Tunisians, the people across the region and the international community at large should all be proud of the success of Tunisian elections. For Tunisians this was a moment of truth to show their determination to make steady progress toward democracy. For the people across the region, where many countries continue struggling to launch real processes of transition to democracy, they may find in Tunisia a good example to follow, especially in terms of the emerging culture of dialogue that has enabled Tunisians to forge consensus and resolve differences peacefully. At the international level, Tunisia has proven that democracy is a universal attainable possibility.
Tunisia and its people, with this resilient vote for democratic governance, can certainly be proud but should not be complacent. The difficult tasks of Democracy building, strengthening and consolidation lay ahead, with a legitimately elected legislative body that should produce a genuinely accountable government. Many challenges will need to be addressed, including continued political dialogue, engaging youth, legal reforms, etc. The country will also elect its first democratically elected president in a direct popular vote (the current interim president was elected by the constituent assembly) on 23 November this year. It is hoped that these upcoming elections will also achieve the same or greater levels of success, fairness and integrity. This shall help the country to complete this first critical phase of its transitional process, so that real, hard work can start.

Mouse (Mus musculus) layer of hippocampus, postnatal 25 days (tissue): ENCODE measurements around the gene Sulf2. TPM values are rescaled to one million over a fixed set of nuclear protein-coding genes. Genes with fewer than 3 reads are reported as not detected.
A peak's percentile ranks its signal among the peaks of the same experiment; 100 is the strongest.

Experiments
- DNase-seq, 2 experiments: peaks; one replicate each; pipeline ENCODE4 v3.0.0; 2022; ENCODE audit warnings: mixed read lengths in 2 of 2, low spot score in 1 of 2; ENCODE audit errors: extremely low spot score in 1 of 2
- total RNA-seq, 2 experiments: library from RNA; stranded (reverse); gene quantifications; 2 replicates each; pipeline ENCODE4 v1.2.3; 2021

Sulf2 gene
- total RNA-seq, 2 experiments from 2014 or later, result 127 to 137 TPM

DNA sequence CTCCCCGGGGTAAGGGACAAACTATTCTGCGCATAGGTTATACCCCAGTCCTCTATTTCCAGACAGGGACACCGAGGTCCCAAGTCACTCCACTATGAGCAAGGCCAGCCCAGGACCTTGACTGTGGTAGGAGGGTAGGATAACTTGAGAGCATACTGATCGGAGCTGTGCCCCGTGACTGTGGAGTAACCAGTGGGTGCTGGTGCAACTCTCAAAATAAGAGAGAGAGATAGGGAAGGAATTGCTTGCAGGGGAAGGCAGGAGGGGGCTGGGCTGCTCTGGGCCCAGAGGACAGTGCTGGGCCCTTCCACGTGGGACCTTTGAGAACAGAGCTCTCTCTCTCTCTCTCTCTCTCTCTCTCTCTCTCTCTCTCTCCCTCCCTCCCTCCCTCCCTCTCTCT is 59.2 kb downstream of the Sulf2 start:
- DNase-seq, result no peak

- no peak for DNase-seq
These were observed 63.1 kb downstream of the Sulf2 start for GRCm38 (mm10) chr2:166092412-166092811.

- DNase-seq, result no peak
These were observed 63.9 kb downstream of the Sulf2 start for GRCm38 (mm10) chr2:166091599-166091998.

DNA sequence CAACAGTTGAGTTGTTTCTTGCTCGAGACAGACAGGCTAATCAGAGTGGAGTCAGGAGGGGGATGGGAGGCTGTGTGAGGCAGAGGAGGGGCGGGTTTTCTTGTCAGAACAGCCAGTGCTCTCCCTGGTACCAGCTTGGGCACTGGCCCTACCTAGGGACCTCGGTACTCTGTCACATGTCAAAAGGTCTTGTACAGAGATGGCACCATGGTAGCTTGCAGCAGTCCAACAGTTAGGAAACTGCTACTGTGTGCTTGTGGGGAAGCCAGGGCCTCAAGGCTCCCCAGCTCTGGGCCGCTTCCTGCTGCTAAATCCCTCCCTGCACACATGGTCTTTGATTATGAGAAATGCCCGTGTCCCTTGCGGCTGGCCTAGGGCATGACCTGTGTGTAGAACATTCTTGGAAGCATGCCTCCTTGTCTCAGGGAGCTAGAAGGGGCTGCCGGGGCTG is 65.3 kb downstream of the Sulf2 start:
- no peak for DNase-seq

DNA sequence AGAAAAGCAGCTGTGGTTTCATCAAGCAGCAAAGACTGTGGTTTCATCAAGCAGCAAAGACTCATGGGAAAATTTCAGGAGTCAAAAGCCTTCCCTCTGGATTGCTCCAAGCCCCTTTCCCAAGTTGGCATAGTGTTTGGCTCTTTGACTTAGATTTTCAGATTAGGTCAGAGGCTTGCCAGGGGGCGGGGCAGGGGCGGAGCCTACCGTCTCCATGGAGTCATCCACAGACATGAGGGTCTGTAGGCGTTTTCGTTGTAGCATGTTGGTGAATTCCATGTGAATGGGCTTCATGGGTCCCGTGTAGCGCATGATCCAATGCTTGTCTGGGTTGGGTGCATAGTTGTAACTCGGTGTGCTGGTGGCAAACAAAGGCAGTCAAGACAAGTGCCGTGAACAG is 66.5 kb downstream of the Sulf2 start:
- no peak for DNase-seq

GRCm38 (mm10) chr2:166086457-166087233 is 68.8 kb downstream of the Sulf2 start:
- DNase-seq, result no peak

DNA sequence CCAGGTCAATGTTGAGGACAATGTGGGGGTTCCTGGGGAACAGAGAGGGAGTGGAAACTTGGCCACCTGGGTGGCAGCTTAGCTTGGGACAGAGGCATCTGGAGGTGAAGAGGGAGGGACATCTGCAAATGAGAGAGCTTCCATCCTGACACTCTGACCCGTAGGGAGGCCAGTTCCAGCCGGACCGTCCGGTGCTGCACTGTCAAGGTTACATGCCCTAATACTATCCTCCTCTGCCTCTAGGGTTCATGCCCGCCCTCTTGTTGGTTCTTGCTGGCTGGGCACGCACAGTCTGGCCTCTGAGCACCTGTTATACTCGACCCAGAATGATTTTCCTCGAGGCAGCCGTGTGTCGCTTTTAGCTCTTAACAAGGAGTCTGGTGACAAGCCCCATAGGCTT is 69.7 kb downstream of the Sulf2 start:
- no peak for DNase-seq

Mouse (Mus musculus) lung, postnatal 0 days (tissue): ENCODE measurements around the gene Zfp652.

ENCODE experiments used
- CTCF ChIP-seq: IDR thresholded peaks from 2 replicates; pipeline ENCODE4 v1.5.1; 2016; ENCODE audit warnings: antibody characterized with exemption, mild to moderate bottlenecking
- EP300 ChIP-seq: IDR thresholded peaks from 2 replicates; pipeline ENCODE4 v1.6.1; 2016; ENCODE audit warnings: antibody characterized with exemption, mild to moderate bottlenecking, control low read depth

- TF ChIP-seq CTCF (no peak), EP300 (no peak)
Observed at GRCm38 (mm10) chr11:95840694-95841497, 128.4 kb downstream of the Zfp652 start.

International IDEA will continue its presence in Tunisia in 2015 and beyond. The Institute will work closely with the ISIE, political parties, civil society and youth. For more details on the work by International IDEA in Tunisia and across West Asia and North Africa, please contact email@example.com.